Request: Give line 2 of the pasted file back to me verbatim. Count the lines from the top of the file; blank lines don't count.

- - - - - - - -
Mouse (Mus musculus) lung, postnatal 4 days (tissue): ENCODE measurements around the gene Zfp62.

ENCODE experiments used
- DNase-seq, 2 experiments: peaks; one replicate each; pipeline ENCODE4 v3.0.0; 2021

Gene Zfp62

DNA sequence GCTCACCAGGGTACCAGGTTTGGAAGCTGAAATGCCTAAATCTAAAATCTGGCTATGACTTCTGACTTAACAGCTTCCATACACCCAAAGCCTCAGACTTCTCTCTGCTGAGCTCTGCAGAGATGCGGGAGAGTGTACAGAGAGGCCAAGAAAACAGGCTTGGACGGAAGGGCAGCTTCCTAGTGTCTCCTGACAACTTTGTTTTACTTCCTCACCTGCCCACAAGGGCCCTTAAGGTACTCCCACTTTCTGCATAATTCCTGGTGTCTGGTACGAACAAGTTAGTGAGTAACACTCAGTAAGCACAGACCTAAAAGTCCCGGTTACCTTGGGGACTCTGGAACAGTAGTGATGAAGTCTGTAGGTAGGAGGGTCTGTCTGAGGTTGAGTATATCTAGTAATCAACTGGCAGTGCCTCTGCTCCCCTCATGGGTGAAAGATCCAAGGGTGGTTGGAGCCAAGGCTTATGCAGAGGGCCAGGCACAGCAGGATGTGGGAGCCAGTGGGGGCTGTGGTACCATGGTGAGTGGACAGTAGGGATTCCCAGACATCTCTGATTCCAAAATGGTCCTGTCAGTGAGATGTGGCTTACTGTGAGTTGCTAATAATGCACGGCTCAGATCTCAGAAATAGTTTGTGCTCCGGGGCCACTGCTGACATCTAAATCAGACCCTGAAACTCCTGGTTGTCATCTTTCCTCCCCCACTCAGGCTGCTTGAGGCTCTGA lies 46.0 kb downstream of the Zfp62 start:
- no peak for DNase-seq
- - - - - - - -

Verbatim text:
ENCODE experiments used